Interview With James Snowden – Winemaker at Balfour Winery

26th May 2023

Interview With A Winemaker - James Snowden

Wine isn’t just made, it’s crafted by the unwavering expertise of a Winemaker, sometimes old traditions are passed down by generations and on other occasions, new people venture into the industry, introducing us to new creations. This series of Winemaker Interviews will help you uncover the vast world and skills of how the artists passionate about wine make the world a bubbly place.

In this feature we speak with James Snowden, an amazing Winemaker from England, let’s discover a little about his time in the English Wine Industry.

Tell Us About Yourself

“I am a 29-year-old British-Finnish dual national currently making wine at Balfour Winery in Kent, England, having previously made wine and farmed vines around the world in regions such as Napa, Hemel-En-Aarde, and Burgundy.”

How Did You Become Involved In The Wine Industry?

“I found a natural segue into the industry after an undergrad in which I specialised in climatology, ecosystem dynamics, and sustainability. Winemaking united a love for wine with science and provided an opportunity for a creative outlet. My involvement in the industry is fuelled by the understanding that agriculture sits at the coalface of man’s interaction with nature, and through responsible land stewardship, you can create a local, lower-impact product which people buy into. This industry also presents an opportunity to create a product that can be temporally transcendent, working with old vine material and creating age-worthy cuvees, crystallising the growing season in liquid form. To this end, I studied an MSc in Viticulture and Oenology to build an academic and intellectual foundation before learning my craft and developing my philosophy at producers such as Domaine des Comtes Lafon in Meursault.

As A Winemaker, What Has Been Your Hardest Obstacle To Overcome In Producing Wine?

“The most difficult obstacles I have faced have been the impact of macro-scale problems, such as climate change and global geopolitics. For example, throughout 2021 I made wine in Burgundy during an unbelievably difficult growing season. We faced a deluge of climate and meteorological challenges. However, with a great deal of hard work and application from vineyard to winery, we created some fabulous wines that defy the challenges we faced. This is not to dismiss the challenges as it is the reality we face, and of course, it would be far better not to have them. Rather, when united, the industry and its people can be a tremendous force in countering these challenges.”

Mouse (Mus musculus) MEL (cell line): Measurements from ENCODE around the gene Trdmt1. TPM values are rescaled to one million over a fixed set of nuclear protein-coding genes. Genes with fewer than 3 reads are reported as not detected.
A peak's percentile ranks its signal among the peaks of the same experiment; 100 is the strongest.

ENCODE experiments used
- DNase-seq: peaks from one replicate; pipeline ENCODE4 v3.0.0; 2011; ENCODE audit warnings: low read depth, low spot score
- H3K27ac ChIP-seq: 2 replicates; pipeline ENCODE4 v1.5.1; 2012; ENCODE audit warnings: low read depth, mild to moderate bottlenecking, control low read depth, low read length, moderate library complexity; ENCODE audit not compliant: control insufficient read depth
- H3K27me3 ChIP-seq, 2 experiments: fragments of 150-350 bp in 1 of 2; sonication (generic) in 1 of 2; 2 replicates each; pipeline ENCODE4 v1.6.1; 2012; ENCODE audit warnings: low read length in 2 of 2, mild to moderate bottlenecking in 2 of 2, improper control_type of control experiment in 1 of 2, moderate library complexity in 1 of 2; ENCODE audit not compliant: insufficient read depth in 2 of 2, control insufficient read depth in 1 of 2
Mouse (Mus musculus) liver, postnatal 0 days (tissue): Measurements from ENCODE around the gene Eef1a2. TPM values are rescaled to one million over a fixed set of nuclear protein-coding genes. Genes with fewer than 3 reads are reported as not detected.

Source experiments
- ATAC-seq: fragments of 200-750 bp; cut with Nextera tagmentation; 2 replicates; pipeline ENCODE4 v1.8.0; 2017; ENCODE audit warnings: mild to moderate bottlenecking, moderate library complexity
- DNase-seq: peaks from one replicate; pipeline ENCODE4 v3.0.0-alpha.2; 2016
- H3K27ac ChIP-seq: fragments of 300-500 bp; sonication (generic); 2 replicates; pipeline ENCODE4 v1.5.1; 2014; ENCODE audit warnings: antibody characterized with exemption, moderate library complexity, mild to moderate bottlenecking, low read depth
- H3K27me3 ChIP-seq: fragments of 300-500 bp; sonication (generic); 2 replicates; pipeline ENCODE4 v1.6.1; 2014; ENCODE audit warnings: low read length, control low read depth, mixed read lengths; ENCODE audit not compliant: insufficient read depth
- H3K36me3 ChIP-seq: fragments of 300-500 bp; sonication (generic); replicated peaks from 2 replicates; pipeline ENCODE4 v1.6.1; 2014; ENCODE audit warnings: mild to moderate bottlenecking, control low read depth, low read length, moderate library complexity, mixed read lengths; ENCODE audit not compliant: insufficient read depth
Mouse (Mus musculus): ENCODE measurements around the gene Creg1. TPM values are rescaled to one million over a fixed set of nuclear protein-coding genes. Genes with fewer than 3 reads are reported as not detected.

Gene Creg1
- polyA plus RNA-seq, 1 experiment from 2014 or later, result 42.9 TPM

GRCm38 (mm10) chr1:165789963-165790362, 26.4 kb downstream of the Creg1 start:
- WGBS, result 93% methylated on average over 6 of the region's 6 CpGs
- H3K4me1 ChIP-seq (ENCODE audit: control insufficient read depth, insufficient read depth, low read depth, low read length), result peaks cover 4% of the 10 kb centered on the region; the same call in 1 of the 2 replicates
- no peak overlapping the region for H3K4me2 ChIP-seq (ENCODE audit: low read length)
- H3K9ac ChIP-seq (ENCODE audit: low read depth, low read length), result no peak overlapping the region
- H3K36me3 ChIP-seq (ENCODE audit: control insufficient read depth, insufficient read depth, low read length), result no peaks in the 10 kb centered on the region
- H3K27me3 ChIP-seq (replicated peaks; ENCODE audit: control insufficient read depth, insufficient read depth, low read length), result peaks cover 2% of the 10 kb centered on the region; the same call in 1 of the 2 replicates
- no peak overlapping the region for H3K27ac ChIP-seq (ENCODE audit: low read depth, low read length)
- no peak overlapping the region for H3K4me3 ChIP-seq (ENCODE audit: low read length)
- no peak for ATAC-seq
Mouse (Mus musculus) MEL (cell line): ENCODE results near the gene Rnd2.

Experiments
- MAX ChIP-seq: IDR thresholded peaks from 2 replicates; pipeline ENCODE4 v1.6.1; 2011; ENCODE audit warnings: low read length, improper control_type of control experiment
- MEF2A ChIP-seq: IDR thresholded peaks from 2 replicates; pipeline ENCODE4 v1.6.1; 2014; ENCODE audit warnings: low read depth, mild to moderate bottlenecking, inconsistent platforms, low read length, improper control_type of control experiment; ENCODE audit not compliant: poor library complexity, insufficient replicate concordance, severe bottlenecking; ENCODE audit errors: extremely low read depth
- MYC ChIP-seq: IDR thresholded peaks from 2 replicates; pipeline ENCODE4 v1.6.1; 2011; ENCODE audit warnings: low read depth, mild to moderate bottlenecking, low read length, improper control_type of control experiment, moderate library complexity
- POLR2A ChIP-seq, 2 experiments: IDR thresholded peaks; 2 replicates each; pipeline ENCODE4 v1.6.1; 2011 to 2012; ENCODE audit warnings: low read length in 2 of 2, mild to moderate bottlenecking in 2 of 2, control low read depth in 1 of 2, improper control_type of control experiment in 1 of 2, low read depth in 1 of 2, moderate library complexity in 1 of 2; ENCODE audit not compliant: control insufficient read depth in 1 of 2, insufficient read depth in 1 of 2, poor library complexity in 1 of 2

How Do You Determine When Your Wine Is Ready To Drink?

“This depends greatly on so many factors and it is so often a moving target. Despite being in different stages of its life, you can look for similar things in both bottle and in tank/barrel, which give you an indication of when a wine is ready. Fundamentally, for me, this is the harmonisation of the integral elements of wines: aroma and flavour profile and the structural components of acidity and tannin, all encapsulated in a pure expression of time, place, and varietal(s). Whether this takes 1 year or 100 years, of course, depends on the wine in question, but this is the centre of the argument. The readiness of wine is not temporally fixed, but changes, and as a winemaker and wine lover, that is what makes it very captivating.”

What Part Of The Wine Making Process Do You Enjoy The Most?

“Again, a difficult one to nail down. Harvest is thrilling, as it combines an intense and physical challenge with an intellectual and emotional dynamic. At no other time are you as close to the wine as when you are there at its genesis. You experience an explosion of aromas, flavours, and colours during fermentation, working with the fruits of the season’s labours. Elévage is also very enjoyable. Through this period, we aim to identify where the wines currently are in their developmental trajectory and envisage where they may go, so that we may guide the wine through. It isn’t a case of forcing the wine to be something it’s not, it’s a matter of observation and stewardship, whilst being ready to intervene if necessary. Should we take the right steps, without excessive manipulation, the wine can become truly great and reflect of the vintage, the vineyard, and the grapes. Seeing wines evolve from a juvenile, post-fermentative phase to something balanced and harmonious is a testament to the hard work during harvest and the growing season.”

Thank you James, for sharing your words, knowledge and experience with us and we at Glass of Bubbly wish you the very best for the future!

Images belong to James Snowden. Glass of Bubbly was granted permission to use them.

Oliver Walkey

Champagne and Sparkling Wine Writer, Focused on Bringing the Exciting and Fascinating World of Bubbly to You.